The men, hailed as heroes across the country, will march in no parades. They serve in what is unofficially called SEAL Team 6, a unit so secretive that the White House and the Defense Department do not directly acknowledge its existence. Its members have hunted down war criminals in Bosnia, fought in some of the bloodiest battles in Afghanistan and shot three Somali pirates dead on a bobbing lifeboat during the rescue of an American hostage in 2009. (See Pics: Meet Navy SEAL 6)
The raid early Monday in Pakistan has nonetheless put a spotlight on a unit that has been involved in some of the American military's most dangerous missions of recent decades.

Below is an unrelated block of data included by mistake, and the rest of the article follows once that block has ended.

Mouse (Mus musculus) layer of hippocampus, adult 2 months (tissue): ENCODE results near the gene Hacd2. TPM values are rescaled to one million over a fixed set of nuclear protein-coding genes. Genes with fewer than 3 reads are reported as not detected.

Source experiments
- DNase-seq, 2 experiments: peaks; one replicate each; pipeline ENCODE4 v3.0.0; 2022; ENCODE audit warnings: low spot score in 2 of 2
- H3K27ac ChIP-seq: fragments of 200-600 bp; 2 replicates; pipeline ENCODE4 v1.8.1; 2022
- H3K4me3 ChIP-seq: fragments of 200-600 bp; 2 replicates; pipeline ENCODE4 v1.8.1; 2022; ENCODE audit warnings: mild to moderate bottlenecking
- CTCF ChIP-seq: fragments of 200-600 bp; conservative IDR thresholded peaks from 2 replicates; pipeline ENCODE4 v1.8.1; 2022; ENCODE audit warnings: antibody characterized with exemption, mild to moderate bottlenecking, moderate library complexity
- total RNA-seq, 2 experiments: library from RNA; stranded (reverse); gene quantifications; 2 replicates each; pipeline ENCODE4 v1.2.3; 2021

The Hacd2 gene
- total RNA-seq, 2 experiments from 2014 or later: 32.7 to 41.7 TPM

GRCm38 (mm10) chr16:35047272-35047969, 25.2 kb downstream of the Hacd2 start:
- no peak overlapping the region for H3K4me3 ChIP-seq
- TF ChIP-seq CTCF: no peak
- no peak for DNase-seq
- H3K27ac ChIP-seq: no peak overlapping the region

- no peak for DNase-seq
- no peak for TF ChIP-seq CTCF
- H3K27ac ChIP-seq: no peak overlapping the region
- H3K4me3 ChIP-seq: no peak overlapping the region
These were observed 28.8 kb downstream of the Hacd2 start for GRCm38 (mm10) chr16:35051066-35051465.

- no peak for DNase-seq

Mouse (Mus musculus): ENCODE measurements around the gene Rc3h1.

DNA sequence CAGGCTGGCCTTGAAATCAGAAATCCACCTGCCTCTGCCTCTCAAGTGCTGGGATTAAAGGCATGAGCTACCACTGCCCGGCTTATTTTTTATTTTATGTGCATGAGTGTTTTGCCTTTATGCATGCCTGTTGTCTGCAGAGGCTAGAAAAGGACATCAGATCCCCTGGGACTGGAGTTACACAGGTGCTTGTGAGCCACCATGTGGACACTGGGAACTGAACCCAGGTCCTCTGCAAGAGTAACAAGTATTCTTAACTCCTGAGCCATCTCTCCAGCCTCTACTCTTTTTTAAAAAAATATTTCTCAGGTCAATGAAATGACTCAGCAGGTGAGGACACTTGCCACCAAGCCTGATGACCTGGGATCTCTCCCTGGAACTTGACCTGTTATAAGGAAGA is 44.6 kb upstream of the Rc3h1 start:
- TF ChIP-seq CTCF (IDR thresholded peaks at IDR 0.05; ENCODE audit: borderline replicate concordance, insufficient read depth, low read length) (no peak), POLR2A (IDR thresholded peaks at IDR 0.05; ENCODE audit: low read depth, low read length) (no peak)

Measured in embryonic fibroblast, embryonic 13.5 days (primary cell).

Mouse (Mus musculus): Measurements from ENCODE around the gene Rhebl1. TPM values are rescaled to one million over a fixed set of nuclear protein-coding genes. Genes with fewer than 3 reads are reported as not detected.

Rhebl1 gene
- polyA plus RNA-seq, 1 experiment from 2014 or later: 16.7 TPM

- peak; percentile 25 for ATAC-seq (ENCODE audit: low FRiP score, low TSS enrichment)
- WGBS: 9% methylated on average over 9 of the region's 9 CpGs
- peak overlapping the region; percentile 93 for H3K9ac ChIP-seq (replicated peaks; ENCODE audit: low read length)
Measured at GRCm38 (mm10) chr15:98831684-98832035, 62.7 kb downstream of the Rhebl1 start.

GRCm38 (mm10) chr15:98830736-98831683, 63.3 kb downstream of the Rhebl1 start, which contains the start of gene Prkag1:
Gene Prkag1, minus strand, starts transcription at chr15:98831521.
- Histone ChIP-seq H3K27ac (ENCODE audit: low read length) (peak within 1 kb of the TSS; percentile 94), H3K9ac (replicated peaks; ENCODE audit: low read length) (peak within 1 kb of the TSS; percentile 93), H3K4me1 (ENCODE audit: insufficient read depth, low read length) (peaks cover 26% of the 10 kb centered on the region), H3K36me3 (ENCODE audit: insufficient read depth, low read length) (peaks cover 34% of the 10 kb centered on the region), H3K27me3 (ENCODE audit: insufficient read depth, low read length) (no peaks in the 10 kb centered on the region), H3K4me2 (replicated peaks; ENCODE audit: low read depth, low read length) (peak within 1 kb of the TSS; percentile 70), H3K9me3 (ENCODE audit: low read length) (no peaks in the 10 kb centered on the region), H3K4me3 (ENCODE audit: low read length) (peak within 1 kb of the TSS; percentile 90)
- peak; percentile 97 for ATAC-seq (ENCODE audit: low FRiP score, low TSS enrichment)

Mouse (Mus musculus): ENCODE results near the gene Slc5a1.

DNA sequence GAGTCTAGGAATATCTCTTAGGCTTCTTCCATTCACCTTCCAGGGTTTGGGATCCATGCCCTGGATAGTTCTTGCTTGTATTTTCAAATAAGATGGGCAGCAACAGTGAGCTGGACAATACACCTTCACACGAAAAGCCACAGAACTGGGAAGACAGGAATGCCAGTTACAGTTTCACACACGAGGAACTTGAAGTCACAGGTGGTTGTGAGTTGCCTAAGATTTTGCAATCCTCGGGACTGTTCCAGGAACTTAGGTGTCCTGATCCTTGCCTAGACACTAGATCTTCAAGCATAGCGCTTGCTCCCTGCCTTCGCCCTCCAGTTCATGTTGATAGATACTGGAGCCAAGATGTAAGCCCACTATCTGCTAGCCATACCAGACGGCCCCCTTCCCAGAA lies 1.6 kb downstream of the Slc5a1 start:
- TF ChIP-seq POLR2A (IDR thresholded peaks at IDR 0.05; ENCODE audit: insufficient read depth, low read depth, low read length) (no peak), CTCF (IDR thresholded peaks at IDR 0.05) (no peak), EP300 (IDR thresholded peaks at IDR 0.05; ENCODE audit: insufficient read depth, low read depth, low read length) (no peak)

Leon E. Panetta, the director of the Central Intelligence Agency, said the SEAL commandos went into the mission with only a 60 percent to 80 percent certainty that Bin Laden was in the compound. Mr. Panetta said the commandos made the "split-second decision" to shoot him -- the unarmed Qaeda founder had a rifle within reach, an American official said Wednesday -- when they found him in his third-floor bedroom.
There was no debate among former SEAL members that whoever had shot Bin Laden had done the right thing.
"It's dark; there's been a lot of bullets flying around, a lot of bodies dropping; your mission is to capture or kill Bin Laden; who knows what he's got tucked in his shirt?" said Don Shipley, 49, a former SEAL member who runs Extreme SEAL Experience, a private training school in Chesapeake, Va. Mr. Shipley was reacting to earlier Obama administration accounts of an extended firefight at the compound, but on Wednesday, administration officials revised the narrative, saying that the only shots fired came at the beginning of the raid, from a courier.